Primary Care Physicians to Pay $1.5 Million to Resolve False Claims Act Liability for Submitting Unsupported Diagnoses to the Medicare Advantage Program
PHILADELPHIA – Thael Kuran, 24, of Philadelphia, PA, was sentenced today to 37 months in prison for a health care fraud scheme involving Brotherly Love Ambulance, Inc. In addition to the prison term, U.S. District Court Judge Gerald J. Pappert ordered three years of supervised release, restitution in the amount of $2,015,712.52, and a $200 special assessment.
Through Brotherly Love, Kuran transported patients who were able to walk and could travel safely by means other than ambulance and who, therefore, were not eligible for ambulance transportation under Medicare requirements. Kuran and other conspirators falsified reports to make it appear that the patients needed to be transported by ambulance when he knew that the patients could be safely transported by other means and, in fact, many of them could walk. In addition, Kuran and other conspirators paid kickbacks to patients to ensure that they would use Brotherly Love Ambulance for services which were not medically necessary. The company also billed Medicare for ambulance services for patients who were not transported by ambulance, but whom Kuran and others transported in personal vehicles. Kuran and others completed documentation of these transports that made it appear that the patients had been transported in an ambulance and that misrepresented the medical care provided to and safety precautions taken for these patients. As a result of the fraudulent scheme at Brotherly Love, the Medicare program paid more than $2 million for fraudulent claims from Brotherly Love.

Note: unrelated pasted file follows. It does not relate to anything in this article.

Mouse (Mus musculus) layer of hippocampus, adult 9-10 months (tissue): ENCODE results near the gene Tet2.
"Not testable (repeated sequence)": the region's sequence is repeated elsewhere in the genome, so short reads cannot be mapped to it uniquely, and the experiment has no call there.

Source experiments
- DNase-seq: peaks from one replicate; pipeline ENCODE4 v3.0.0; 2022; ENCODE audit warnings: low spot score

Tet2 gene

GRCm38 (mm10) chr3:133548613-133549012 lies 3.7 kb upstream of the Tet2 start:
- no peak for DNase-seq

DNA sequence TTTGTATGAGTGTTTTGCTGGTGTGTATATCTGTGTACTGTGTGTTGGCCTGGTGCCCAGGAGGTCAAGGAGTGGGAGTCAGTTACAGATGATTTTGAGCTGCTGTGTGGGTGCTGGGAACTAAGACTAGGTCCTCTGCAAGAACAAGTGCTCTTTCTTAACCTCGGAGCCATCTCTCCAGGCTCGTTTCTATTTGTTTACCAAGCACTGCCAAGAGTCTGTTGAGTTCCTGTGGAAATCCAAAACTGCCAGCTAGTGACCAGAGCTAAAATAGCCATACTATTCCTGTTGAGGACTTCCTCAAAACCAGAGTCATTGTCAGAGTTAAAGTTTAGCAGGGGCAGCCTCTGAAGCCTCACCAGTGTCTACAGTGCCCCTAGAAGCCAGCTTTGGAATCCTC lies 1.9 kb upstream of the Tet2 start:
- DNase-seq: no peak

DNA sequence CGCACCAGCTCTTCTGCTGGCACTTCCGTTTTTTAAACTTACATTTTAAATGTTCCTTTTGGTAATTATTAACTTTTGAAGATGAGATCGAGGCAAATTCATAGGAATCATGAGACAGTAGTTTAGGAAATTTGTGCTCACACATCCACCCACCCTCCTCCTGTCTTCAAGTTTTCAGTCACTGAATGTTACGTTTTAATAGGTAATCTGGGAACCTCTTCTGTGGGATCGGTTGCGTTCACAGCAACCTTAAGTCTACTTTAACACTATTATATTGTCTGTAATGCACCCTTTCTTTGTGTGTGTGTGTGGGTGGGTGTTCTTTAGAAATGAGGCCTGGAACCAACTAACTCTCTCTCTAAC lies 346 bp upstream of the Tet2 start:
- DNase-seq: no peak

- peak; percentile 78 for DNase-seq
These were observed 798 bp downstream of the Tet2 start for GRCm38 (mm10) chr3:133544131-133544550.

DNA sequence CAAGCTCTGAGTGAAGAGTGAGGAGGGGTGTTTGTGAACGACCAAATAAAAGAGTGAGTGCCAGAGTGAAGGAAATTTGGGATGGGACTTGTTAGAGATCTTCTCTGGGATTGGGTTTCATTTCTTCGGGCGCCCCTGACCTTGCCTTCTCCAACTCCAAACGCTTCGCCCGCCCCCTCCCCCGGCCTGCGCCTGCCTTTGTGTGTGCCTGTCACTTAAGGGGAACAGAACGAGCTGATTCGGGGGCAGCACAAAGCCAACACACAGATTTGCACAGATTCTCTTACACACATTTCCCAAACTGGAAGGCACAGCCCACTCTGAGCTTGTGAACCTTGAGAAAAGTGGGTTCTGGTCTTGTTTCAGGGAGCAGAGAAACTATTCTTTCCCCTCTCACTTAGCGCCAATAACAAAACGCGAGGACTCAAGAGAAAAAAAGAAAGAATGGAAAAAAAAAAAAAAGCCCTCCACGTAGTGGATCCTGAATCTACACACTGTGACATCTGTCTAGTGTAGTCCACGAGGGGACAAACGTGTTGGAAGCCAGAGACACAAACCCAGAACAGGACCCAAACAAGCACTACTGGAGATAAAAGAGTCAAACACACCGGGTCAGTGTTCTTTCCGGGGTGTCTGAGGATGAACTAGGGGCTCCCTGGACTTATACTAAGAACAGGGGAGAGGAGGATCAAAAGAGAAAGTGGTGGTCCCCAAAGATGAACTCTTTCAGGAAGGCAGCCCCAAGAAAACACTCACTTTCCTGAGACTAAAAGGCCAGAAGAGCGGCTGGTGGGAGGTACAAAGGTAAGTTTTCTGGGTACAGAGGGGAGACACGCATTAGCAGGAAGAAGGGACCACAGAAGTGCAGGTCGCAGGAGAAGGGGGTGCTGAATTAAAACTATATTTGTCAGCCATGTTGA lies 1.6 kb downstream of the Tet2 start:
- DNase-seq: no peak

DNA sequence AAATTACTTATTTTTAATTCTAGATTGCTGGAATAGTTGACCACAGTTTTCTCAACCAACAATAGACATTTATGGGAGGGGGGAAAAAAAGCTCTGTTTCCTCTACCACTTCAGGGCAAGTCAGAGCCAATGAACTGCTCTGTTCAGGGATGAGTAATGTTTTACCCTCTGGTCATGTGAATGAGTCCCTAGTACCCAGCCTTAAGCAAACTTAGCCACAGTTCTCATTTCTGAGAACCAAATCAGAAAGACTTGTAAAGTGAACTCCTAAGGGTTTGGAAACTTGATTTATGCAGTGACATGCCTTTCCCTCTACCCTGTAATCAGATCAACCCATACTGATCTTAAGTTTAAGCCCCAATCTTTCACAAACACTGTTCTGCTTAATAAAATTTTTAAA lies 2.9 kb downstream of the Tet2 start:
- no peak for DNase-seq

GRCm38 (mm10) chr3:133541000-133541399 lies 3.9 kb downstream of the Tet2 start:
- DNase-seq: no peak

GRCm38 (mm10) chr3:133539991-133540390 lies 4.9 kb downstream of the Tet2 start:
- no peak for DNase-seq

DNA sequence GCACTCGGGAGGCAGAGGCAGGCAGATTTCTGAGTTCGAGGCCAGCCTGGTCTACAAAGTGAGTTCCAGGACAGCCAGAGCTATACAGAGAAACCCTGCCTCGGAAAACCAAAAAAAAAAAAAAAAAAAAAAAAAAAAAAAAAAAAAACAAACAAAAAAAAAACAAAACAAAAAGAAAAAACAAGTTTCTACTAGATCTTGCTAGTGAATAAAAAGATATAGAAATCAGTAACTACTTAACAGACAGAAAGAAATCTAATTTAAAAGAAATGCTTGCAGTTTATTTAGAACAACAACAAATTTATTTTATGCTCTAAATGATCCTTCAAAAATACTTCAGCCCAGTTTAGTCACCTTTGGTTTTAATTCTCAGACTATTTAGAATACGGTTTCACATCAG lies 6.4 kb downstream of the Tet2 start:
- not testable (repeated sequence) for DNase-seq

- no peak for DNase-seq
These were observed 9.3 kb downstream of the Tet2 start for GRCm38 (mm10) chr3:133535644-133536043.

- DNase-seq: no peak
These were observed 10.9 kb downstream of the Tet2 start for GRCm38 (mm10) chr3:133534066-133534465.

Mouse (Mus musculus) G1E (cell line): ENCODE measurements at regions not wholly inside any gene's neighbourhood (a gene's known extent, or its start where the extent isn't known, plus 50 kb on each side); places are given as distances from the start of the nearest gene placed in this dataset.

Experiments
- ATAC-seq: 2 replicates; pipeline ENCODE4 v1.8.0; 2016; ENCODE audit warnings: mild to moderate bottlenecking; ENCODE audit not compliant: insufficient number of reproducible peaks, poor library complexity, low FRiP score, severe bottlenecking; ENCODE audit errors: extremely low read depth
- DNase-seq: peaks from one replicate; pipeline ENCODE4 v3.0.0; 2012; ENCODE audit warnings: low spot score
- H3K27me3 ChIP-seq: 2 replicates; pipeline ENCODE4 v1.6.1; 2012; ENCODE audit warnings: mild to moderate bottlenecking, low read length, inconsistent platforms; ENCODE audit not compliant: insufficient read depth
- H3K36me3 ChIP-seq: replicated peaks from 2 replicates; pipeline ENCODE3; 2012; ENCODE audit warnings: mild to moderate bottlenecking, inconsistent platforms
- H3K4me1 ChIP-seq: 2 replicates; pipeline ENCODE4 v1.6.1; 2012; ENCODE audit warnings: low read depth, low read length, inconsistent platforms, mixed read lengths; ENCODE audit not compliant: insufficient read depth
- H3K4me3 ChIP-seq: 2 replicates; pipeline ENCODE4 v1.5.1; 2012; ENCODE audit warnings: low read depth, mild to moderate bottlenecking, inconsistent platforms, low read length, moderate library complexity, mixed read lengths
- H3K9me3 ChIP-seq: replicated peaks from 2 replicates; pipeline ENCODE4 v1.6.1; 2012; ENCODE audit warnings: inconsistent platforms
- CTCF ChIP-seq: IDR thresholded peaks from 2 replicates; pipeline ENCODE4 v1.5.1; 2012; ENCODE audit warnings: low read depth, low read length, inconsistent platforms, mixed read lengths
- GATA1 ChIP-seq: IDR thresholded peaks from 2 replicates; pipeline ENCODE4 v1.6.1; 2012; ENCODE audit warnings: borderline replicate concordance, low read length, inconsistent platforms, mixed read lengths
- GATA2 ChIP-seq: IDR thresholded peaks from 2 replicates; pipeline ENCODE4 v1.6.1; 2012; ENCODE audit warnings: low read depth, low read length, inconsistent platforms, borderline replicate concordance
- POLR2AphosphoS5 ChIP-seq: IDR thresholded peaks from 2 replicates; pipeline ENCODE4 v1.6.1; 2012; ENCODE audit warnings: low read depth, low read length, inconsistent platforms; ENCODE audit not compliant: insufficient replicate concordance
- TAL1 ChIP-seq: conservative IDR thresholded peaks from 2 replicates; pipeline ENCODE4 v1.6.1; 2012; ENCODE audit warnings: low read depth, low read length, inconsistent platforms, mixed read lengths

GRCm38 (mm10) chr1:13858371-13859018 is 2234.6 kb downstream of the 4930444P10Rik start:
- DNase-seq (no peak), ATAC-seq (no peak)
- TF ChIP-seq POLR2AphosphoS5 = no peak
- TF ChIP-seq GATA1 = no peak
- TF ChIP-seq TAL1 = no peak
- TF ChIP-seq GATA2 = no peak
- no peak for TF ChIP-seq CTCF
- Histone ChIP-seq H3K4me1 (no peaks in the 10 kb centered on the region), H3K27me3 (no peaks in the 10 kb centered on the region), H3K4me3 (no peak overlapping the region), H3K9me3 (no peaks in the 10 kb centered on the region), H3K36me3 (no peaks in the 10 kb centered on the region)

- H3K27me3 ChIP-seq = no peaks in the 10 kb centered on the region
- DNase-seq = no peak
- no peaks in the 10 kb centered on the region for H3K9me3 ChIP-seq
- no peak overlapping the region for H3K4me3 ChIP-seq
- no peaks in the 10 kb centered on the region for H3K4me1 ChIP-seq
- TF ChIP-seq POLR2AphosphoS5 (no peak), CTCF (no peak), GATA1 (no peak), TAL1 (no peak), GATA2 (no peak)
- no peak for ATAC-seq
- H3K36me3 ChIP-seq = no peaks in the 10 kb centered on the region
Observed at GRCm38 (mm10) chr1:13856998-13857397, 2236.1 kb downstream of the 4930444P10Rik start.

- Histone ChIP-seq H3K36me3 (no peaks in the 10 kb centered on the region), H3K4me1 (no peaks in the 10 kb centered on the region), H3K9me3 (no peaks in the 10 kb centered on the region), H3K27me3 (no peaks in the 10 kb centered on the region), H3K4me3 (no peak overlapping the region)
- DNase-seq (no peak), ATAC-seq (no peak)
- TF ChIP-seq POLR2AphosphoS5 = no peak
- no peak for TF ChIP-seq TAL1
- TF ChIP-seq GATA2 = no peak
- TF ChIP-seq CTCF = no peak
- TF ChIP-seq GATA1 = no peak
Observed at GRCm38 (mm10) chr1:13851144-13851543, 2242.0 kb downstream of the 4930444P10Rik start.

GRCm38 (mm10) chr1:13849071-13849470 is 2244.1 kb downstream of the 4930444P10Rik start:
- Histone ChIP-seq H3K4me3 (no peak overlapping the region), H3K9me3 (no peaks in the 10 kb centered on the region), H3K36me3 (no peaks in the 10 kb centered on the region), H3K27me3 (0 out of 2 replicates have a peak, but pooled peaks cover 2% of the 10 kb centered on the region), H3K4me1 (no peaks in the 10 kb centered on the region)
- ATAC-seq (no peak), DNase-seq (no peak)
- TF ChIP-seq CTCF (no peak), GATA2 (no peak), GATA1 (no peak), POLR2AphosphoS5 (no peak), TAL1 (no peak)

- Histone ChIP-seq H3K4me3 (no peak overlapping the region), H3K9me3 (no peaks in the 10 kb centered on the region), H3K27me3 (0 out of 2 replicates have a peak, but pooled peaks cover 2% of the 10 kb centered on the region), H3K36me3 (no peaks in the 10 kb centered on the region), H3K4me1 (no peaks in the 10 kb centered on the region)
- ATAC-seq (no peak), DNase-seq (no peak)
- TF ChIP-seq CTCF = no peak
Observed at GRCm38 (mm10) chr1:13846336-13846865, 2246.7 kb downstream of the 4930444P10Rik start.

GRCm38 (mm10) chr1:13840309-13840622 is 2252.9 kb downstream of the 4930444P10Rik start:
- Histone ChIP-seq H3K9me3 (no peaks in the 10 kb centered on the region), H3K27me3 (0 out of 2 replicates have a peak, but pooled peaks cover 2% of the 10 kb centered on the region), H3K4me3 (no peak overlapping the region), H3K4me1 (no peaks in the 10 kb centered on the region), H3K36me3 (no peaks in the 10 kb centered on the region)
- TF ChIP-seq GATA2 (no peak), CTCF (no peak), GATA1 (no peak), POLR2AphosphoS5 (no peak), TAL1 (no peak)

The case was investigated by the U.S. Department of Health and Human Services Office of the Inspector General, the Federal Bureau of Investigation, and the U.S. Department of Labor Office of the Inspector General. It is being prosecuted by Assistant United States Attorneys Mary E. Crawley and Paul W. Kaufman.